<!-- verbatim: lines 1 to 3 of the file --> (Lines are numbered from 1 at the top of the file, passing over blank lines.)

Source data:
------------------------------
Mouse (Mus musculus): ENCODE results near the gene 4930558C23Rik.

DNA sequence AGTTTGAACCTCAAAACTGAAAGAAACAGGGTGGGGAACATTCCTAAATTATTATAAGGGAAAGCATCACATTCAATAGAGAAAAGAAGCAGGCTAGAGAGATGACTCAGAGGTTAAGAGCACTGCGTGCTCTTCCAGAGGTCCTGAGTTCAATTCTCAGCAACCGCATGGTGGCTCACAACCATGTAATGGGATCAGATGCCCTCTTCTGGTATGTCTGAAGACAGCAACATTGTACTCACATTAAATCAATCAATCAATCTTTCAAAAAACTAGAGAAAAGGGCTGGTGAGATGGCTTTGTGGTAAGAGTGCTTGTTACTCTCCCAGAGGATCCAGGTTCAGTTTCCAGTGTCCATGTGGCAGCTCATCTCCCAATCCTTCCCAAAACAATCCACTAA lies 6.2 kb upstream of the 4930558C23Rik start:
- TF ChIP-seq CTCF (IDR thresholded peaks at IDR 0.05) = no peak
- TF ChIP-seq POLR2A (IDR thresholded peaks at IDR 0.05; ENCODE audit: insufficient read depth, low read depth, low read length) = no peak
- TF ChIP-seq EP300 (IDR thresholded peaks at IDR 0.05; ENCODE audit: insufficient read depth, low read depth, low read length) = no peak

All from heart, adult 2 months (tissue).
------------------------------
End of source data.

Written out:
Mouse (Mus musculus): ENCODE results near the gene 4930558C23Rik.

DNA sequence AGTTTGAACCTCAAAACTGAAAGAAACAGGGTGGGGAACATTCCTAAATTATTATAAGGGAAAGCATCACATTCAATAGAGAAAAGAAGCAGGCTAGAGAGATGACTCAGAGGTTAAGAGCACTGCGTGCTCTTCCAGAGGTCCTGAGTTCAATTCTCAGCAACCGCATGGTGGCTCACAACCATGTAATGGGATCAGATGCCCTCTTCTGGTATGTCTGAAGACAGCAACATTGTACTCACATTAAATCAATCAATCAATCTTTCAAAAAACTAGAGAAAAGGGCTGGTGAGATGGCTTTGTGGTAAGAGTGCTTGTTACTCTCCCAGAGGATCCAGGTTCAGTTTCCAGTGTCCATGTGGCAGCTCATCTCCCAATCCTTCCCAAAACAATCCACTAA lies 6.2 kb upstream of the 4930558C23Rik start:
- TF ChIP-seq CTCF (IDR thresholded peaks at IDR 0.05) = no peak